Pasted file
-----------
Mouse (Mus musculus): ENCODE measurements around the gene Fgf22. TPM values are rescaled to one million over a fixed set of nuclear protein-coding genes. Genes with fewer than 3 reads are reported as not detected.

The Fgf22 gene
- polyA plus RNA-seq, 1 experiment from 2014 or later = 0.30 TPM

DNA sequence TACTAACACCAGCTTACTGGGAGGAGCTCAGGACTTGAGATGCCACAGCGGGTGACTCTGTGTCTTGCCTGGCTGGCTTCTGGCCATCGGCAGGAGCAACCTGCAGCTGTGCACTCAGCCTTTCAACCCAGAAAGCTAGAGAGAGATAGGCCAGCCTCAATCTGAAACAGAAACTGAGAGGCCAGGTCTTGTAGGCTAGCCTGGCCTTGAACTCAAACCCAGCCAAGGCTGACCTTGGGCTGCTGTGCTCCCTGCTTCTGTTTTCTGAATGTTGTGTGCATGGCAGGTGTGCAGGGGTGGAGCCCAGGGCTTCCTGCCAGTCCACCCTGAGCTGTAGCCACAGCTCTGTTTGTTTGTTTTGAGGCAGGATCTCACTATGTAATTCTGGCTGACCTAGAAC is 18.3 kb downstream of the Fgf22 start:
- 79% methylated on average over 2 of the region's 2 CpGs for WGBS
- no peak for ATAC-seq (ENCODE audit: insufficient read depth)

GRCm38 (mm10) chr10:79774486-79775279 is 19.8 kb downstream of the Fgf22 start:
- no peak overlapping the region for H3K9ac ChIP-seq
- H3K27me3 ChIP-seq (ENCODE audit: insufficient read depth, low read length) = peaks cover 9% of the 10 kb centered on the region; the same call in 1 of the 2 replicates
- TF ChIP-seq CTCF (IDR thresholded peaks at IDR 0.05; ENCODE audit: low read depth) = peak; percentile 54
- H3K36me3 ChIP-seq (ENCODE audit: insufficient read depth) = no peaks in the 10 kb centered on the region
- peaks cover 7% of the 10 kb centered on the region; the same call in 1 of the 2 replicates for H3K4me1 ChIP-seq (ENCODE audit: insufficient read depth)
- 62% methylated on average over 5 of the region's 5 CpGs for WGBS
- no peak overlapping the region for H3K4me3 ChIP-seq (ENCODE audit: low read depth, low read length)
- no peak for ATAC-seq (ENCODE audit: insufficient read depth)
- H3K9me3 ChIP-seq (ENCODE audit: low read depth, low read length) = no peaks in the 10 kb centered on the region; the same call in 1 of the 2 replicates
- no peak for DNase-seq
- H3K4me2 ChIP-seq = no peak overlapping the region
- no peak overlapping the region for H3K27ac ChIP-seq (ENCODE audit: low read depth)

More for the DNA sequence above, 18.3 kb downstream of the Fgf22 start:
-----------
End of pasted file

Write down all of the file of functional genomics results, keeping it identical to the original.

Mouse (Mus musculus): ENCODE measurements around the gene Fgf22. TPM values are rescaled to one million over a fixed set of nuclear protein-coding genes. Genes with fewer than 3 reads are reported as not detected.

The Fgf22 gene
- polyA plus RNA-seq, 1 experiment from 2014 or later = 0.30 TPM

DNA sequence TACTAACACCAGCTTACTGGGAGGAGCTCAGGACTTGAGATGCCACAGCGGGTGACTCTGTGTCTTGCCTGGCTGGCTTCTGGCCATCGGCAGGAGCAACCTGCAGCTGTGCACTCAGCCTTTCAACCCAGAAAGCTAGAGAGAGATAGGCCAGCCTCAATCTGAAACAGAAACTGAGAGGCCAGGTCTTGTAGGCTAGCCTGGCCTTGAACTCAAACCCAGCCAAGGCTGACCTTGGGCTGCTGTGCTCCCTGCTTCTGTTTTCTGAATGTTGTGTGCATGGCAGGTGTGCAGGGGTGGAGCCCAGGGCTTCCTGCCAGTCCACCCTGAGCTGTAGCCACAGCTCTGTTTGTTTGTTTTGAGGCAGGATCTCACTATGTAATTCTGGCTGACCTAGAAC is 18.3 kb downstream of the Fgf22 start:
- 79% methylated on average over 2 of the region's 2 CpGs for WGBS
- no peak for ATAC-seq (ENCODE audit: insufficient read depth)

GRCm38 (mm10) chr10:79774486-79775279 is 19.8 kb downstream of the Fgf22 start:
- no peak overlapping the region for H3K9ac ChIP-seq
- H3K27me3 ChIP-seq (ENCODE audit: insufficient read depth, low read length) = peaks cover 9% of the 10 kb centered on the region; the same call in 1 of the 2 replicates
- TF ChIP-seq CTCF (IDR thresholded peaks at IDR 0.05; ENCODE audit: low read depth) = peak; percentile 54
- H3K36me3 ChIP-seq (ENCODE audit: insufficient read depth) = no peaks in the 10 kb centered on the region
- peaks cover 7% of the 10 kb centered on the region; the same call in 1 of the 2 replicates for H3K4me1 ChIP-seq (ENCODE audit: insufficient read depth)
- 62% methylated on average over 5 of the region's 5 CpGs for WGBS
- no peak overlapping the region for H3K4me3 ChIP-seq (ENCODE audit: low read depth, low read length)
- no peak for ATAC-seq (ENCODE audit: insufficient read depth)
- H3K9me3 ChIP-seq (ENCODE audit: low read depth, low read length) = no peaks in the 10 kb centered on the region; the same call in 1 of the 2 replicates
- no peak for DNase-seq
- H3K4me2 ChIP-seq = no peak overlapping the region
- no peak overlapping the region for H3K27ac ChIP-seq (ENCODE audit: low read depth)

More for the DNA sequence above, 18.3 kb downstream of the Fgf22 start: